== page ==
European plan to test chemical products irks US
The European Parliament will debate a proposal to apply the 'precautionary principle' to 30,000 widely used chemicals.
An ambitious European plan to make chemicals manufacturers test their products for safety before selling them has industrialists and the US government up in arms in what promises to be a major transatlantic battle over health regulations.Skip to next paragraph
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The plan, which obliges producers and importers to show that their chemicals are not harmful to consumers or the environment, has been condemned by critics as excessively costly. Supporters say the move is essential to protect European citizens' health against the insidious effects of dangerous chemicals in household and other goods.
Behind the dispute lies a growing controversy over how to measure risk, as Europe applies ever greater precaution while US regulators stick to more traditional cost-benefit analyses, accepting some risk if eliminating it would be too expensive.
The European approach has already sparked dispute: Washington has decried the European Union's 1988 ban on US beef containing growth hormones and its five-year-old ban on new imports of genetically modified food. Now the European Parliament is set to debate a proposal applying the precautionary principle to 30,000 widely used chemicals.
As sperm counts and fertility rates fall in industrialized countries, and cancer rates rise, researchers have begun pointing the finger at toxic chemicals found in deodorants, cosmetics, and furnishings treated with flame retardants and stain-resistant agents. Many of them may build up in the human body over the years, with unknown consequences.
"It is just common sense that all chemicals should be tested and authorized," says Jill Evans, a member of the European Parliament who discovered recently that her blood contains 33 of the 71 toxic chemicals she was tested for. "People think they can't be contaminated if they are careful and live healthy lives: We know now that chemicals we use for very good reasons do have an effect on our bodies."
Companies that make chemicals, however, are alarmed by the implications of the European proposal, known as the Registration, Evaluation, and Authorization of Chemicals (REACH). "It is too bureaucratic and burdensome," argues Ute Jensen-Korte of the European Chemical Industry Council. "A substance could be put on the restricted list simply because of a suspicion" that it might be harmful iftests raise doubts.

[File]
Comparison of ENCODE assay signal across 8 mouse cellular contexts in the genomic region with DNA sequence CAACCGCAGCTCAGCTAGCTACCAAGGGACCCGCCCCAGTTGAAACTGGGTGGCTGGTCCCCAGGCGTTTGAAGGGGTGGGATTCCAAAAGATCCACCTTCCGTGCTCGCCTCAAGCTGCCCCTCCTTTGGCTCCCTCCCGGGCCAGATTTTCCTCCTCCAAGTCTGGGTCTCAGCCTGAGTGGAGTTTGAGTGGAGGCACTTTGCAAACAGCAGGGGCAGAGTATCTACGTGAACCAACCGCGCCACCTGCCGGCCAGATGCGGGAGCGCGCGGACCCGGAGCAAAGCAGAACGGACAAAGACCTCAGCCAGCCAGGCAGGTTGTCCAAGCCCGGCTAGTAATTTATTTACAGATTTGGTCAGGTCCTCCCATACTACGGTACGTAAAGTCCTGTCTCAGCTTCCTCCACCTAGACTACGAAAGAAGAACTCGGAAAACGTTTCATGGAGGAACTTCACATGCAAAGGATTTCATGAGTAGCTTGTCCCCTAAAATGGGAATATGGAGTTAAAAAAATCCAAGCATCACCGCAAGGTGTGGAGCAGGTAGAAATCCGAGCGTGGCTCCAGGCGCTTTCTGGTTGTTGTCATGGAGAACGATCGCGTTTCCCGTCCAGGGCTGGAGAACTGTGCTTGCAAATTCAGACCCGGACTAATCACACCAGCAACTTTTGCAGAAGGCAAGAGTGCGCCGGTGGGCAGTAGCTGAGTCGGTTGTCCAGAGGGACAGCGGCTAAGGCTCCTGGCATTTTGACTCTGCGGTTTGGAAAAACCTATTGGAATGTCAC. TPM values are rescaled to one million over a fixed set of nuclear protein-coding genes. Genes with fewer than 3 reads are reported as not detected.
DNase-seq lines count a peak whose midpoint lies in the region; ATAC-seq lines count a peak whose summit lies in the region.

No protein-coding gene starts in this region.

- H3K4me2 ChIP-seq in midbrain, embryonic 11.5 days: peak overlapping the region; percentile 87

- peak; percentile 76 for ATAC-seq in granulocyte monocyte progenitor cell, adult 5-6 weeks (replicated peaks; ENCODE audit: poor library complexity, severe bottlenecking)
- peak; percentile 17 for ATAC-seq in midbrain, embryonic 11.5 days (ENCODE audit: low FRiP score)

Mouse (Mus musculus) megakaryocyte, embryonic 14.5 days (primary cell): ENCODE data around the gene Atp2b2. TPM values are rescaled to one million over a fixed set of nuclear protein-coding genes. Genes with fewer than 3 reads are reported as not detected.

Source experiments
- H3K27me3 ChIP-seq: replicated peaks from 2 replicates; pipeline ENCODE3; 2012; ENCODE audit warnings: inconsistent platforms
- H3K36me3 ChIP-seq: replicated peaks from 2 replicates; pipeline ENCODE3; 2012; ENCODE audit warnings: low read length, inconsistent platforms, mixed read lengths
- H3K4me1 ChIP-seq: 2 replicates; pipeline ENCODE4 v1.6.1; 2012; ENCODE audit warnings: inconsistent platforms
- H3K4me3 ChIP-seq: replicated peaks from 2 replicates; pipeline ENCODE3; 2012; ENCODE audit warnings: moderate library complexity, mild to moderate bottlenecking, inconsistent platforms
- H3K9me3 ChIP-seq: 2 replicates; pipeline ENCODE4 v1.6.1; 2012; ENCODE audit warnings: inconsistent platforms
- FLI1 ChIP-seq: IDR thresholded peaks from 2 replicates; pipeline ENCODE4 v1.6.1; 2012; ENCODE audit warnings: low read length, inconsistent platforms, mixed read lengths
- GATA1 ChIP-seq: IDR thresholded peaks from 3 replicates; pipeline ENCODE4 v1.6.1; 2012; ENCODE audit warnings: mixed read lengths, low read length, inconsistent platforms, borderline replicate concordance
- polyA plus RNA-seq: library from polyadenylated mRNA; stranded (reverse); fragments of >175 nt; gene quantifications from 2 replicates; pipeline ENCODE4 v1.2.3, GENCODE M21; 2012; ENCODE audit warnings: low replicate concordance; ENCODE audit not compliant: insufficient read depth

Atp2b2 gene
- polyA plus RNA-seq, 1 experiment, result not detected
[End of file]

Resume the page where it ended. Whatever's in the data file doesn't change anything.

The US administration has lobbied hard on behalf of the US chemical industry to make REACH less troublesome for chemicals manufacturers, rallying European producers and some of their governments to its cause.
A report released earlier this month by Rep. Henry Waxman (D) of California details how the State Department and other US government agencies "planned a wide range of actions to build opposition to REACH." Among those actions were cables sent by US Secretary of State Colin Powell, drawing heavily on themes developed by industry representatives instructing US embassies to argue that REACH "appears to be a costly, burdensome, and complex regulatory system, which could prove unworkable in its implementation."
The report "raises very serious issues about the degree of balance on the part of the United States," said EU spokesman Anthony Gooch in a statement. "Important and legitimate public interest concerns about the impact of chemicals ... just don't seem to have been part of the US policy formulation mix."
The European commission, which drew up the legislation, says it will cost the chemical industry some $2.4 billion over the 11 years it will take to test and register chemicals introduced onto the EU market before 1981. Such chemicals, amounting to 90 percent of the total now on sale, are not currently subject to testing. The EC also estimates that the new law would save some 4,500 lives a year and billions in healthcare costs.